Beside values, Hofstede (1991) describes three levels of culture that are more clearly observable: - Rituals, such as ways of greeting and paying respect - Heroes, such as admired persons who serve as an example for behavior - Symbols, such as words, color or other artifacts that carry a special meaning
Hofstede’s model represents an extension of the previously discussed two-layered model of culture, where the outer layer has been extended to allow for a more refined analysis of the visible results of cultural values. Trompenaars and Hampden-Turner (1997) present a similar onion-like model of culture. However, their model expands the core level of the very basic two-layered model, rather than the outer level. In their view, culture is made up of basic assumptions at the core level. These basic assumptions are somewhat similar to ‘values’ in the Hofstede model, a lower level of values, i.e. basic assumptions are the absolute core values that influence the more visible values in the layer above. Spencer-Oatey (2000) model combines both basic assumptions and values in one ‘segment’ of the ‘culture onion'. In her view, basic assumptions and values in combination form the inner core of culture. This inner core is encircled by a more elementary level of ‘beliefs, attitudes and conventions’. This distinction is useful, as it makes it possible to account for changes in beliefs, for example, without a more dramatic shift in values.
In her model, ‘beliefs, attitudes and conventions’ influence another layer, consisting of ‘systems and institutions’, which in turn are encircled by a split outer layer of culture. In the split outer layer of culture, Spencer-Oatey locates ‘artifacts & products’ on the one side and ‘rituals & behavior’ on the other side. Spencer-Oatey therefore distinguishes between the manifestation of culture in human behavioral pattern (rituals and behavior) on the one hand, and non-behavioral items on the other (artifacts and products). Spencer-Oatey’s model has a number of advantages over the previously discussed two models, from which it is derived: It clarifies the concept that there are two levels of core values that are distinct yet have a fuzzy boundary. These two core values (or values and basic assumptions) are accounted for in the model.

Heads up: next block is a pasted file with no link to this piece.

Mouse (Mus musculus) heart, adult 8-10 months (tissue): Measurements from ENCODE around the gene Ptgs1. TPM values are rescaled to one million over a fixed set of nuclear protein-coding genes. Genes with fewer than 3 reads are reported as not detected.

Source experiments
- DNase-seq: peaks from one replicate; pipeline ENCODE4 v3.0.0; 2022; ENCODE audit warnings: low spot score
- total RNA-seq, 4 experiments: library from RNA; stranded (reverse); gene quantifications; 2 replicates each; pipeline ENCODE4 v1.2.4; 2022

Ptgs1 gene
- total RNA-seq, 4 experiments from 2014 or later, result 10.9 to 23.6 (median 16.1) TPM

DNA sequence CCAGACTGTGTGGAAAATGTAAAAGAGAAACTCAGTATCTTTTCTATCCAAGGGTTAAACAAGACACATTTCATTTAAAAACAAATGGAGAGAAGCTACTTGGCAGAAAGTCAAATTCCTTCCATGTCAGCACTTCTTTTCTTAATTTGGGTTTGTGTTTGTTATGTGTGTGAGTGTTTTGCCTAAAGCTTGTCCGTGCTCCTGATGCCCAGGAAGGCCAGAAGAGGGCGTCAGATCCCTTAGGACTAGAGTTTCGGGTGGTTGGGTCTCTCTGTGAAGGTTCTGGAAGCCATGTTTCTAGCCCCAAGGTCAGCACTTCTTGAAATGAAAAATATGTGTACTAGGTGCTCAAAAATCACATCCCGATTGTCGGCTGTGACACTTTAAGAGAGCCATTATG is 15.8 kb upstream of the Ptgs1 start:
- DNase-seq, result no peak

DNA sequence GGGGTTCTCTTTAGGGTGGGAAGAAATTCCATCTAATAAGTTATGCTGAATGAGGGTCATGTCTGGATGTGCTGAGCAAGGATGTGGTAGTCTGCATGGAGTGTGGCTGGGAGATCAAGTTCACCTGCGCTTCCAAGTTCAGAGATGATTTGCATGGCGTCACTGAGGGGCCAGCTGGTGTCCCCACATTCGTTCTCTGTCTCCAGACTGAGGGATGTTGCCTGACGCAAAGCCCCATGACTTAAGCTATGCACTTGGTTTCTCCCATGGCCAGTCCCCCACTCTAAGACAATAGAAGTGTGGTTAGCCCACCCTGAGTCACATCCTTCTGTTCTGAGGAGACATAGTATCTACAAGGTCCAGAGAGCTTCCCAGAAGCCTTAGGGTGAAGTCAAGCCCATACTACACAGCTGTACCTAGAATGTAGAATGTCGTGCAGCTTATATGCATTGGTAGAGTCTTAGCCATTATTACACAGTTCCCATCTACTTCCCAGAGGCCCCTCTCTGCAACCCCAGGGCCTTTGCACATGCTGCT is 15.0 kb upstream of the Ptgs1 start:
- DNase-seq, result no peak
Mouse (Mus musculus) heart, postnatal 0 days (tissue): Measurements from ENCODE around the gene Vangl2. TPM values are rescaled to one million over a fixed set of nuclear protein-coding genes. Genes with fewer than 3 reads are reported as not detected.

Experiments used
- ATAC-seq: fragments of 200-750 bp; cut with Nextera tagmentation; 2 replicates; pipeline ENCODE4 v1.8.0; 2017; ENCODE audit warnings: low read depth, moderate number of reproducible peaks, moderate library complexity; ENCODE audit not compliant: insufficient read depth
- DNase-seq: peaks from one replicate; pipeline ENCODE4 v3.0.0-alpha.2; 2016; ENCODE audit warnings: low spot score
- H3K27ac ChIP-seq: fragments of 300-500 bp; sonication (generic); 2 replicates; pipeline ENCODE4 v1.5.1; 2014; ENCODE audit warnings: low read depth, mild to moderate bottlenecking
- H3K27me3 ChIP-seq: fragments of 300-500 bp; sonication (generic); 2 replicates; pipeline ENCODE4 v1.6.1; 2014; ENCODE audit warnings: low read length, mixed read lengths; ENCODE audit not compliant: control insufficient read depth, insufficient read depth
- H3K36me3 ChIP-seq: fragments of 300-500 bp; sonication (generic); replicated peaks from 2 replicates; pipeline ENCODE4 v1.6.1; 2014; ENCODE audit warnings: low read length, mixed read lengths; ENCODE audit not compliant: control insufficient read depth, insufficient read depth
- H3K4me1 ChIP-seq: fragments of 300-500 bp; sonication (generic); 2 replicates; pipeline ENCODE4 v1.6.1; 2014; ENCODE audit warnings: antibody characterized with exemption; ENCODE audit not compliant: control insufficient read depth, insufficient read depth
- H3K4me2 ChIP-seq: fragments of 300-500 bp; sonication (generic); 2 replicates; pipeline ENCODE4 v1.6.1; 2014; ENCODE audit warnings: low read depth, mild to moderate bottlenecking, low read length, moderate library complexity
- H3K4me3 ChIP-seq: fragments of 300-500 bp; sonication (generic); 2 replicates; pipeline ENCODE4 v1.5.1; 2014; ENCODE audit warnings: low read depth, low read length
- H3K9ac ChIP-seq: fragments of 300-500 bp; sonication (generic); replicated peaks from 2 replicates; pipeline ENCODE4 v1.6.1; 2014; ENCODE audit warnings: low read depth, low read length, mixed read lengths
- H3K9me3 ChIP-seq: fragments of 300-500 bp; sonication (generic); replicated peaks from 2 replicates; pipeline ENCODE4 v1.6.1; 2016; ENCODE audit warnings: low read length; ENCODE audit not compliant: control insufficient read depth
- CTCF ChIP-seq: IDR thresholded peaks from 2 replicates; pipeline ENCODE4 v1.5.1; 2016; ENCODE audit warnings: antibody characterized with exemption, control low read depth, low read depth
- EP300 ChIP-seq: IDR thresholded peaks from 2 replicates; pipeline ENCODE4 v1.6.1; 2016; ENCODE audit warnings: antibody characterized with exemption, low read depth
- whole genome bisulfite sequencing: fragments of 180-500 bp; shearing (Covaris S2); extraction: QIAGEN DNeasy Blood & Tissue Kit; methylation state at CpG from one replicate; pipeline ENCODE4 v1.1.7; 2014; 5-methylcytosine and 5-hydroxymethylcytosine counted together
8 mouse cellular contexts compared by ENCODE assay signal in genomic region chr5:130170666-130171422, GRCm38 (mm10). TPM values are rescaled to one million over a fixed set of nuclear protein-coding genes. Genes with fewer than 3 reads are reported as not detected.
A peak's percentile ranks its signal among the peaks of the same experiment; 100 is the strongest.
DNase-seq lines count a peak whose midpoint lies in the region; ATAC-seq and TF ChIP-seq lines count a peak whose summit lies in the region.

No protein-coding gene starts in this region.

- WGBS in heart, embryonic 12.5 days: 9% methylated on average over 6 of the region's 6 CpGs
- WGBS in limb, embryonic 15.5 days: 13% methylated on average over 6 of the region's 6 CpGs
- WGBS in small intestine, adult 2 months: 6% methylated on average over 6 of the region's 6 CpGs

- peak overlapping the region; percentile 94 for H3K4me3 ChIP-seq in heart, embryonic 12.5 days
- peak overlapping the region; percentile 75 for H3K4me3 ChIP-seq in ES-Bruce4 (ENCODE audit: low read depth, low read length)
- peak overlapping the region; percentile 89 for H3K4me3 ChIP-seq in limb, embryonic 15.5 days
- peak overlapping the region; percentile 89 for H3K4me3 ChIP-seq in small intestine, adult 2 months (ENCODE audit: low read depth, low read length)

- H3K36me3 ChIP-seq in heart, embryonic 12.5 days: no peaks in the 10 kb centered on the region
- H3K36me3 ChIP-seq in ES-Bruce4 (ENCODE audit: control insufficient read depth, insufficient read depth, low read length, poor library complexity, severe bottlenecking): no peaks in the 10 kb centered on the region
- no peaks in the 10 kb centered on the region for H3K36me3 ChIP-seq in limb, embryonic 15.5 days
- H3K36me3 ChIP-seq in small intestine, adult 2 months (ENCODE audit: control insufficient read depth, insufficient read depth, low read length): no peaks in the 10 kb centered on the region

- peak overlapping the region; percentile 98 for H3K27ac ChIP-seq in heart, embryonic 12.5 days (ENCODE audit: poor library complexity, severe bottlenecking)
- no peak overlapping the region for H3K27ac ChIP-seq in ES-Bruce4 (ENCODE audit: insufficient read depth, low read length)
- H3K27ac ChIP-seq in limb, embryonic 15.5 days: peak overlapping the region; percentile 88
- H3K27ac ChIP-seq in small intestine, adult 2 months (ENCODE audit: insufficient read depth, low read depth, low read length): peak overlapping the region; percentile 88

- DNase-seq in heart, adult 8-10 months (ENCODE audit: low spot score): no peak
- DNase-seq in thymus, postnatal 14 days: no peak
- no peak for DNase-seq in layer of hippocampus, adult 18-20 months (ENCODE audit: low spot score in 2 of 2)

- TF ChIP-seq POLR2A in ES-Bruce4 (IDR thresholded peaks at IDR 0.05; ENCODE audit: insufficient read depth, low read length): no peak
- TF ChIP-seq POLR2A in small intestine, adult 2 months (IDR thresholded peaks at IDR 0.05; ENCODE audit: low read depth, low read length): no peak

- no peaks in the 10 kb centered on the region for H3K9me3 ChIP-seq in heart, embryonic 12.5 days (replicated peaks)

The model also allows for another ‘mental’ level of culture which is more ‘practical’: The introduction of a level containing ‘attitudes, beliefs and behavioral conventions’ makes a useful distinction between values on the one hand, and their expression in a more precise, but at a non-implemented level on the other.
To conclude, managers should consider “culture” as a shared set of basic assumptions and values, with resultant behavioral norms, attitudes and beliefs that manifest themselves in systems and institutions as well as behavioral patterns and non-behavioral items. Further more, there are various levels to culture, ranging from the easily observable outer layers (such as behavioral conventions) to the increasingly more difficult to grasp inner layers (such as assumptions and values). Culture is shared among members of one group or society, and has an interpretative function for the members of that group. Culture is situated between the human nature on the one hand and the individual personality on the other. Culture is not inheritable or genetic, but culture is learned. Although all members of a group or society share their culture, expressions of culture-resultant behavior are modified by the individuals’ personality.
At the same time, it is important to point out that culture is not the only factor influencing human behavior, i.e. that an individual belonging to a certain culture will be shaped by the culture, but is not a ‘slave to the culture’. Although general ‘dimensions’ of culture can be established at a culture-level, these may not necessarily be reflected in the behavior of each individual from that culture.